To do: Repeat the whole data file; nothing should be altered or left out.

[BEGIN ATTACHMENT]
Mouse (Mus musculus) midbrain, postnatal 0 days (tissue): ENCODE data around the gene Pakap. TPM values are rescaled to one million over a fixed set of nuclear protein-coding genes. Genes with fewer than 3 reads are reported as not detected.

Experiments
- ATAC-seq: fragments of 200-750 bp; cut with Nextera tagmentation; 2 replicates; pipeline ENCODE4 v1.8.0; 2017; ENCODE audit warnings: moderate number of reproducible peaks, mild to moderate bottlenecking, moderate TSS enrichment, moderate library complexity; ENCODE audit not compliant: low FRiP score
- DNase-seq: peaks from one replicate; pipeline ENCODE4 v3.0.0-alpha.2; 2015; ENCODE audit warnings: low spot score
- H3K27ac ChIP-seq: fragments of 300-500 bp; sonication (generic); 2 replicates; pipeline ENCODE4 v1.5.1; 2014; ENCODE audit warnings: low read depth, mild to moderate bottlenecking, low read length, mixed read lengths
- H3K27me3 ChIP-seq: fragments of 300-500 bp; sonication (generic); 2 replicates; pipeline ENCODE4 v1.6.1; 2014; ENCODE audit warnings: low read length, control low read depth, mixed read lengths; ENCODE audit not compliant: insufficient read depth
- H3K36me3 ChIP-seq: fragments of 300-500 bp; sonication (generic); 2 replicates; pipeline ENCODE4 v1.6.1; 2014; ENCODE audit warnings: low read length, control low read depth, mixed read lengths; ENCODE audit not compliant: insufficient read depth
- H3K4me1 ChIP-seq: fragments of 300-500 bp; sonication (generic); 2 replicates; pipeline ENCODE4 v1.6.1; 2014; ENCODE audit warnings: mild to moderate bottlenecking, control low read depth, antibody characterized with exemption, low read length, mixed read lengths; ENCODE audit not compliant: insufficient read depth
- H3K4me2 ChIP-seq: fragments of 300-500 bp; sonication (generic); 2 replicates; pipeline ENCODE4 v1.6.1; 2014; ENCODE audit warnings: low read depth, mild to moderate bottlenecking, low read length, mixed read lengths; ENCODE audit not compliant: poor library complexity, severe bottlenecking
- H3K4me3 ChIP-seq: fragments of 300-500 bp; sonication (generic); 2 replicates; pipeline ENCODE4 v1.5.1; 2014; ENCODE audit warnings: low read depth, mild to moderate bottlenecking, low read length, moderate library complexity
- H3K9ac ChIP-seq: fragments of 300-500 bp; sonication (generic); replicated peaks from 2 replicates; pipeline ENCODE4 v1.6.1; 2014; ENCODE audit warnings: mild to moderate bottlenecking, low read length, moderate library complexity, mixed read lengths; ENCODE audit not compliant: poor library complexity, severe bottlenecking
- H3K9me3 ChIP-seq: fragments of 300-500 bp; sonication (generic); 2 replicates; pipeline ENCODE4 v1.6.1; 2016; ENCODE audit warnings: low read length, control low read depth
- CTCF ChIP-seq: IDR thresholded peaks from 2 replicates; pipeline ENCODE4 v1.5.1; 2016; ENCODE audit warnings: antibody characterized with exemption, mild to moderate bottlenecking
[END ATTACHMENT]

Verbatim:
Mouse (Mus musculus) midbrain, postnatal 0 days (tissue): ENCODE data around the gene Pakap. TPM values are rescaled to one million over a fixed set of nuclear protein-coding genes. Genes with fewer than 3 reads are reported as not detected.

Experiments
- ATAC-seq: fragments of 200-750 bp; cut with Nextera tagmentation; 2 replicates; pipeline ENCODE4 v1.8.0; 2017; ENCODE audit warnings: moderate number of reproducible peaks, mild to moderate bottlenecking, moderate TSS enrichment, moderate library complexity; ENCODE audit not compliant: low FRiP score
- DNase-seq: peaks from one replicate; pipeline ENCODE4 v3.0.0-alpha.2; 2015; ENCODE audit warnings: low spot score
- H3K27ac ChIP-seq: fragments of 300-500 bp; sonication (generic); 2 replicates; pipeline ENCODE4 v1.5.1; 2014; ENCODE audit warnings: low read depth, mild to moderate bottlenecking, low read length, mixed read lengths
- H3K27me3 ChIP-seq: fragments of 300-500 bp; sonication (generic); 2 replicates; pipeline ENCODE4 v1.6.1; 2014; ENCODE audit warnings: low read length, control low read depth, mixed read lengths; ENCODE audit not compliant: insufficient read depth
- H3K36me3 ChIP-seq: fragments of 300-500 bp; sonication (generic); 2 replicates; pipeline ENCODE4 v1.6.1; 2014; ENCODE audit warnings: low read length, control low read depth, mixed read lengths; ENCODE audit not compliant: insufficient read depth
- H3K4me1 ChIP-seq: fragments of 300-500 bp; sonication (generic); 2 replicates; pipeline ENCODE4 v1.6.1; 2014; ENCODE audit warnings: mild to moderate bottlenecking, control low read depth, antibody characterized with exemption, low read length, mixed read lengths; ENCODE audit not compliant: insufficient read depth
- H3K4me2 ChIP-seq: fragments of 300-500 bp; sonication (generic); 2 replicates; pipeline ENCODE4 v1.6.1; 2014; ENCODE audit warnings: low read depth, mild to moderate bottlenecking, low read length, mixed read lengths; ENCODE audit not compliant: poor library complexity, severe bottlenecking
- H3K4me3 ChIP-seq: fragments of 300-500 bp; sonication (generic); 2 replicates; pipeline ENCODE4 v1.5.1; 2014; ENCODE audit warnings: low read depth, mild to moderate bottlenecking, low read length, moderate library complexity
- H3K9ac ChIP-seq: fragments of 300-500 bp; sonication (generic); replicated peaks from 2 replicates; pipeline ENCODE4 v1.6.1; 2014; ENCODE audit warnings: mild to moderate bottlenecking, low read length, moderate library complexity, mixed read lengths; ENCODE audit not compliant: poor library complexity, severe bottlenecking
- H3K9me3 ChIP-seq: fragments of 300-500 bp; sonication (generic); 2 replicates; pipeline ENCODE4 v1.6.1; 2016; ENCODE audit warnings: low read length, control low read depth
- CTCF ChIP-seq: IDR thresholded peaks from 2 replicates; pipeline ENCODE4 v1.5.1; 2016; ENCODE audit warnings: antibody characterized with exemption, mild to moderate bottlenecking